Robotic Projects 58
David Byrne also gets into mechanical sound creation with his “Playing The Building” installation. An old organ is equiped with electronics and pneumatics so that the organ-keys can be used to control motors, solenoids and pneumatic parts.
Josh also build the keys himself. Whoho!
The operational principle is that when stepper motors are back-driven, they induce a pseudo-sinusoidal alternating current. If this signal is amplified and connected to a speaker, you can listen to it as sound. The pitch of the sound is determined by the frequency of the wave, which depends on how fast the motor is back-driven. Higher speed will be a higher note. I thought this sound was interesting, so I wanted to make an instrument that used this mechanism to make music. This is an experimental instrument I built that uses back-driven stepper motors to synthesize sound.There are 49 stepper motors, one for each note in my four octave instrument. At rest, each motor floats above one of 49 disks, which increase in size exponentially as the notes ascend in pitch. The disks spin together, driven by a single speed-controlled DC motor. When a key is pressed, the corresponding stepper motor is engaged with the corresponding disk in the disk stack, and the disk back-drives the stepper motor.
Wooden Organ Built Around Stepper Motors to Create a Unique Synthesized Sound
German artists and craftsman build this amazing mechanical sequencer whoch has one (!) constantly running rotary unit as a actor.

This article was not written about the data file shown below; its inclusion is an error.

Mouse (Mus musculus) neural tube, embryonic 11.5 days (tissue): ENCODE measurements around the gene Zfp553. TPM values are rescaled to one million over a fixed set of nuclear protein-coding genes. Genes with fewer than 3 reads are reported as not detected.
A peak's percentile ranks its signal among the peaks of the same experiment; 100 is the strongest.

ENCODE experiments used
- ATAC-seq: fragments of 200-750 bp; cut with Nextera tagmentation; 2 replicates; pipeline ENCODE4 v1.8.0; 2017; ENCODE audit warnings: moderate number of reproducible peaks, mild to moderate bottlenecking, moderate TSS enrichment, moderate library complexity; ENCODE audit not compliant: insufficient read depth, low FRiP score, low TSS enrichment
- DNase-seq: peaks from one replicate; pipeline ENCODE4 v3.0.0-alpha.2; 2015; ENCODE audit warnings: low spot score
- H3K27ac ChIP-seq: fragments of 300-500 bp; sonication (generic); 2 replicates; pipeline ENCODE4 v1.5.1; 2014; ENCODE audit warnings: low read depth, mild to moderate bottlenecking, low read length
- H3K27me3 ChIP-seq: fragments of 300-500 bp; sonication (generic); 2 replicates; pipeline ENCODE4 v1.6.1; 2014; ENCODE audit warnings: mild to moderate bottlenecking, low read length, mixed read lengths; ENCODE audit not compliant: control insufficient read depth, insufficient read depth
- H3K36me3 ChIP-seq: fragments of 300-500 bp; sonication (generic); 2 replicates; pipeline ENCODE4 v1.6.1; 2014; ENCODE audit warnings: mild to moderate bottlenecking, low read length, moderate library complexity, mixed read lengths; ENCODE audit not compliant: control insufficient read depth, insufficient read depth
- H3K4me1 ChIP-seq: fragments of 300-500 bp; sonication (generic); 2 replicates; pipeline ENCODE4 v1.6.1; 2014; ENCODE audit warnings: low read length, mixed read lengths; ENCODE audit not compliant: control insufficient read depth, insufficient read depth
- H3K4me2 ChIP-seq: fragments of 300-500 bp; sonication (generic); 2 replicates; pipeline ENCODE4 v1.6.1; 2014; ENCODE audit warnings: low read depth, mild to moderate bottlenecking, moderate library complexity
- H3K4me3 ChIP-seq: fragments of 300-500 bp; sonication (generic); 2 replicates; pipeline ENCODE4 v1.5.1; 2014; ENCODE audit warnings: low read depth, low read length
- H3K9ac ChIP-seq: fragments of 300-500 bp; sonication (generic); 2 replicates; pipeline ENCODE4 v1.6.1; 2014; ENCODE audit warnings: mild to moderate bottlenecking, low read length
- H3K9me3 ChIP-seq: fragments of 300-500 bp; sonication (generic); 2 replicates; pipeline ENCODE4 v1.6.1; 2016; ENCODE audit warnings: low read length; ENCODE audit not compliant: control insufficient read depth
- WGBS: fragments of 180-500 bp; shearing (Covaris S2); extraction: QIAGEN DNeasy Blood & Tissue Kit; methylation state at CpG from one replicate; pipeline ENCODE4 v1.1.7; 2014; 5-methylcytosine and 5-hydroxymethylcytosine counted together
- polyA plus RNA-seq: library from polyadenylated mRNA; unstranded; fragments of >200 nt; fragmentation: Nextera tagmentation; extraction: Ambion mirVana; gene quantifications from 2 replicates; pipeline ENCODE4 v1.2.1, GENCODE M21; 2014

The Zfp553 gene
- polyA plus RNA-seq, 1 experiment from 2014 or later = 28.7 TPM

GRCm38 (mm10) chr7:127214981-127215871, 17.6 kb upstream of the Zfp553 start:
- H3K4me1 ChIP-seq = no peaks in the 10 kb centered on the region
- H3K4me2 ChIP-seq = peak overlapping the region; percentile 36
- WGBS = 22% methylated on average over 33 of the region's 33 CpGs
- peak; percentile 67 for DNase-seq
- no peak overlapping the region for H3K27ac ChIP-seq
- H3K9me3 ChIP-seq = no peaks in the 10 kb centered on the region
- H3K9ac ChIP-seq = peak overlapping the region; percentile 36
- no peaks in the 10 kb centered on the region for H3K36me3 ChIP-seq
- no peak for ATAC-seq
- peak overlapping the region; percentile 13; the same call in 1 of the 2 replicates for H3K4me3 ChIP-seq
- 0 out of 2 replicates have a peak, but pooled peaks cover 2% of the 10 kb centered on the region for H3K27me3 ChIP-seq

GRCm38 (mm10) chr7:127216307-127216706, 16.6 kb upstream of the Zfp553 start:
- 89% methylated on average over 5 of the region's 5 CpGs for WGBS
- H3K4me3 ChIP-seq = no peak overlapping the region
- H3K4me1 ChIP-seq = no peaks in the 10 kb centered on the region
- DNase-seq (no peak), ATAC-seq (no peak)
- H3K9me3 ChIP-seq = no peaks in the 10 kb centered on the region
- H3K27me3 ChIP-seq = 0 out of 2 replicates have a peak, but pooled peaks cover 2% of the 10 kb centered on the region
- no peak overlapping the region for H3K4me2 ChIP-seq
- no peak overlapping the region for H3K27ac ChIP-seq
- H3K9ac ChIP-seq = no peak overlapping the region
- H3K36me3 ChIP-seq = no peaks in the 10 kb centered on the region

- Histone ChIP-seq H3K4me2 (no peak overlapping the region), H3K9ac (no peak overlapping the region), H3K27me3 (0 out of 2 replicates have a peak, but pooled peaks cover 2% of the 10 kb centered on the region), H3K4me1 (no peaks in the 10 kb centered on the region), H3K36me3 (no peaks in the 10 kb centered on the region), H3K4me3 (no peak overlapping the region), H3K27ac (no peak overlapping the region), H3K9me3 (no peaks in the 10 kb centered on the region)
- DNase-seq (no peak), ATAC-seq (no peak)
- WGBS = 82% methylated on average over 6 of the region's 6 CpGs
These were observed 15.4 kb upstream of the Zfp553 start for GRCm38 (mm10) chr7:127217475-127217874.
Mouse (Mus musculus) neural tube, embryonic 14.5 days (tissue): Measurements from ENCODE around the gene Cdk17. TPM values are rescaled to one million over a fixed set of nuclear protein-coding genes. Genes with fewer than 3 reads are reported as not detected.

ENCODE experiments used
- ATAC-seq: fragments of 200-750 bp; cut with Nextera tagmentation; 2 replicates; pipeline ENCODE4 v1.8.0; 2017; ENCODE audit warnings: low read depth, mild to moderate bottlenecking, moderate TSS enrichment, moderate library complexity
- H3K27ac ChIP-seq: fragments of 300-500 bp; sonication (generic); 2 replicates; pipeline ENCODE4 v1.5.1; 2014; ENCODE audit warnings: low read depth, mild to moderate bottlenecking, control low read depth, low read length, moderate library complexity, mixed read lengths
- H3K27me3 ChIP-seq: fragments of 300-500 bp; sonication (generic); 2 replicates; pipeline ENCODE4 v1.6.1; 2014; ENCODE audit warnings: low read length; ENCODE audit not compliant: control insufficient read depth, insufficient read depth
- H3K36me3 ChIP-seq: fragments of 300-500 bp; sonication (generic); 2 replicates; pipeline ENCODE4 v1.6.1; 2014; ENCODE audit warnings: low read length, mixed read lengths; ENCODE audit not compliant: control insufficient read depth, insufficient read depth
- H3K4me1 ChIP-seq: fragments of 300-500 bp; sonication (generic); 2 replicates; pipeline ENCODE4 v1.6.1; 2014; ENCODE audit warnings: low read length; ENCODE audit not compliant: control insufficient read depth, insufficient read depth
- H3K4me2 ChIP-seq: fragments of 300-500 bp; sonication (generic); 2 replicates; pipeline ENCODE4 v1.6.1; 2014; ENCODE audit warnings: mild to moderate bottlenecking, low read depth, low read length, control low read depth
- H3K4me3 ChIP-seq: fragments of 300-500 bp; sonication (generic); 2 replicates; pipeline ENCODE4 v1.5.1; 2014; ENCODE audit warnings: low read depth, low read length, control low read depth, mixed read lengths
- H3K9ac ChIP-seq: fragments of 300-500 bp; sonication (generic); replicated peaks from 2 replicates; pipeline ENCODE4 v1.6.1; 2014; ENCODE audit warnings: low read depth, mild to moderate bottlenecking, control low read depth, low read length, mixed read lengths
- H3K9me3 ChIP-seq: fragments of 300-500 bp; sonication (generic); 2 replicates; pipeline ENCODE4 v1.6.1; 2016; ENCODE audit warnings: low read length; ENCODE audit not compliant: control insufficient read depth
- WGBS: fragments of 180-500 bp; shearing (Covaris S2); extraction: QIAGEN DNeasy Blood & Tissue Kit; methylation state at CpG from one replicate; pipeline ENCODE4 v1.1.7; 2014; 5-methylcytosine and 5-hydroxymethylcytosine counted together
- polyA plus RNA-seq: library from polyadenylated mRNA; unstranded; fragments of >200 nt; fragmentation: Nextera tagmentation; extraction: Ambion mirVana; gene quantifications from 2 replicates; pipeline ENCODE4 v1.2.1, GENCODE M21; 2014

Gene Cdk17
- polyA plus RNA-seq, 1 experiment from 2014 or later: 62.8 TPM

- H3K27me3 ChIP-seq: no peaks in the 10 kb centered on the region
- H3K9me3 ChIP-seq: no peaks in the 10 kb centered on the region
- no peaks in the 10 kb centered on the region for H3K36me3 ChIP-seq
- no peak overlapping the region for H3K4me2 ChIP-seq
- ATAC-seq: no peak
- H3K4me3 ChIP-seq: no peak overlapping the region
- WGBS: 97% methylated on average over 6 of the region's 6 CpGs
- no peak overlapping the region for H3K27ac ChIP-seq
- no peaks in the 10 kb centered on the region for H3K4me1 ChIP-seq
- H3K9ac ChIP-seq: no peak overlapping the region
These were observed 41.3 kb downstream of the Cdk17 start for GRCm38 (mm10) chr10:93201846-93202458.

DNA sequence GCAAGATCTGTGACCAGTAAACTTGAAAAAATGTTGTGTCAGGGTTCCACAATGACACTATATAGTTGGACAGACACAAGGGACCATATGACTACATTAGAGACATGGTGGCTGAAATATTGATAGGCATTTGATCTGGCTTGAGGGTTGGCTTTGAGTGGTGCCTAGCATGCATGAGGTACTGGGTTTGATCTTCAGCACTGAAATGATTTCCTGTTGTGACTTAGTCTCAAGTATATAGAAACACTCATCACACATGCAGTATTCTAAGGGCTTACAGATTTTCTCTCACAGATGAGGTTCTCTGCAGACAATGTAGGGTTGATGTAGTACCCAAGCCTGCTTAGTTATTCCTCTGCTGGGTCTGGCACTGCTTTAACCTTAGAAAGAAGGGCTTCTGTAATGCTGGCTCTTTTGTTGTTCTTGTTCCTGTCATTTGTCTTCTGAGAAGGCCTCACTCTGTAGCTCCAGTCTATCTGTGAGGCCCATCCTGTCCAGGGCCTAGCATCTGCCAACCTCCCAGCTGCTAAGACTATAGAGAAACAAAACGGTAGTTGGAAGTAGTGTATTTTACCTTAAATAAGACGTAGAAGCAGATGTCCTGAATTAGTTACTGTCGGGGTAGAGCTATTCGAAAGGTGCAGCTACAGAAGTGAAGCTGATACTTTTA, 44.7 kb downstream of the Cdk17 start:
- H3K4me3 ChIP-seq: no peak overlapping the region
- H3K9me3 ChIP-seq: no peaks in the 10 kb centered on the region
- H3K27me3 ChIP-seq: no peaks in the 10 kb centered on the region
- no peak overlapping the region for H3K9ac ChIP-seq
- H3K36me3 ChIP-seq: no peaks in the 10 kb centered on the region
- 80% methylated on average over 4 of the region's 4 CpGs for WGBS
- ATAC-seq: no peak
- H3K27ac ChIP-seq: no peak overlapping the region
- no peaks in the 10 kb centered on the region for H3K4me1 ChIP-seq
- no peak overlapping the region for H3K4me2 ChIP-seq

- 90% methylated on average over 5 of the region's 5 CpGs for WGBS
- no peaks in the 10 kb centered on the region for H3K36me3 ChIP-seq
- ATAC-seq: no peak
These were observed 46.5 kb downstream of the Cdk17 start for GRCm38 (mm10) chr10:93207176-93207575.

Watch this 20 minute documentary (german only) about his amazing and friendly hardware hacker:
This university project led by Charles Matthews works on the connection of classic traditional serial composition – in this case gamelan music – and robotic Gamelan instruments. The actuators are driven electronically. Charles also developed a software called “Pipilan” which was written in Max/MSP. With this he controls the gamelan Gongs. From our understanding the software is an intelligent system which lets users interact with the robotic instruments by entering single set of notes. These are than merged into a constant gamela-music like flow.
The Augmented Gamelan project was set up to explore the combination of gamelan and electroacoustic music, with a focus on the way the instruments are traditionally played. The sound of this percussion ensemble from Indonesia is broken down, extended and warped through custom software and speakers placed amongst – and sometimes attached to – the instruments. The repertoire is based on traditional material and may be played in a wide range configurations to adapt to the space and context of performance. Many pieces also use traditional vocals including macapat (Javanese sung poetry).
The german based artists-group around Johannes Lohbihler build an interactive and fun-to-play set of robotic actuators which enables the spectator – thus actor – to play with every item that are laying around. As other projects it uses lego bricks and pieces to make the system universally convertable and playble.